It used to be said that when spring arrives, a young man’s fancy turns to love. A modern version might be that a young man and a young woman’s fancy turns to March Madness and basketball tournaments. Boys and girls high school basketball teams are now well into their state tournaments, set up exactly alike and very well attended. But it wasn’t always like this.
In the 1920’s, the relatively new game of basketball was beginning to appear in high schools as an interscholastic sport. Delphos High School had their first girls basketball team, playing 5 games, all preceding the boys games. Girls basketball games were very popular and very competitive. 70 of the 88 counties of Ohio had girls basketball tournaments culminating in a state tournament.
Unfortunately, health authorities and educators felt that there was undue physical and emotional strain put on the girls when they played interscholastically and it “ just wasn’t lady-like”. In the spring of 1930 a bulletin from the Ohio Department of Education was sent to 1400 Ohio high schools condemning interscholastic sports for girls and by the end of that year the Ohio High School Athletic Association voted to eliminate the state tournament.
Please note: In the 1920’s, gyms were much smaller than they are today. Add to that the fact that girls rules were different from boys. They had six on a team; 3 forwards (shooters) on one half of the court and 3 guards (to guard the others teams shooters) on the other half. No one could cross the center line. When the forwards on one team made a basket, the ball was given to one of the forwards of the other team in the center circle and she would pass it to teammate. There was only 1 dribble allowed and there was no such thing as a jump ball. You could not take the ball away from the girl you were guarding. If you touched her or the ball, it was a foul.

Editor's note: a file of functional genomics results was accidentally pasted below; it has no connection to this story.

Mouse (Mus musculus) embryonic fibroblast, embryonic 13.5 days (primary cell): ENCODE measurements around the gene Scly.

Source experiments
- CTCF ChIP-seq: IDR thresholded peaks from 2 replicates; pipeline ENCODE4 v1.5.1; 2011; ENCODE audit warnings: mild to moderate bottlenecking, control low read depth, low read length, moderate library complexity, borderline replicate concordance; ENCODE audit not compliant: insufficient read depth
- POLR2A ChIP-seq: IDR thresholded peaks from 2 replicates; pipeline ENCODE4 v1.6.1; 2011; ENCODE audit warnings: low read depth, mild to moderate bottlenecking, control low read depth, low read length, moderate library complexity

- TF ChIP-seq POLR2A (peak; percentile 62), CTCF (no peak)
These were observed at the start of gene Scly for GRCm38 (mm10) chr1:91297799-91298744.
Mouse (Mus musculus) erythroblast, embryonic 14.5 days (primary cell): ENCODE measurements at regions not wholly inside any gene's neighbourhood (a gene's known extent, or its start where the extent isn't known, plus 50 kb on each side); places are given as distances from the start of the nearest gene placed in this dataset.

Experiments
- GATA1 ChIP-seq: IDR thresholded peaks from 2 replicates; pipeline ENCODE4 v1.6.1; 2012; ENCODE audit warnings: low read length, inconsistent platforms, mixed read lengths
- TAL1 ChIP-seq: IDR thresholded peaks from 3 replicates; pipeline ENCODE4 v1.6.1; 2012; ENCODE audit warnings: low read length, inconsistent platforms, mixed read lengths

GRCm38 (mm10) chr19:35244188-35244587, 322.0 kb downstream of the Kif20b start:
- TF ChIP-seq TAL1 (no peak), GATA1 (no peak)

Different schools reacted in different ways. Many schools, like Delphos, went to an intramural program, usually played at noon between classes, but some schools continued playing even though there was no state tournament. Allen and Putnam counties held county tournaments until 1940, when this too was eliminated by the OHSAA after a vote by all the member schools.
Beginning in the late 1950’s, a few schools, through their Girls’ Athletic Associations, began playing a few “friendly” after–school games with other schools. Spectators were not allowed. Slowly the rules began to loosen. Jump balls were called. Girls could take 2 dribbles instead of one. And then three! The biggest change came in the late 1960’s when unlimited dribbling was allowed and 2 of the players were designated “rovers” and could play both halves of the court. It was a whole different game!
In 1973 the landmark federal civil right law that prohibited sex discrimination in education was enacted. Title IX, as it was called, was not just about sports but it had a very big impact for girls sports, especially basketball. If a school had a boys’ team, they had to have a girls’ team as well. In Delphos, both high schools quickly formed varsity and junior varsity basketball teams made up of 5 players and playing “boys” rules during the 1974-1975 season.
Delphos girls have been well-represented at the state level. The first state tournament was in 1976, forth-five years after it had been eliminated. The following year St. Johns won the Class A tournament. All in all they have made appearances at the state tournament 10 times, winning it 5 of those times. Jefferson played in the state tournament in 2011.
What would the 1920’s health officials and educators think if they saw a girls game today?
Printed in the Delphos Herald, March 11, 2017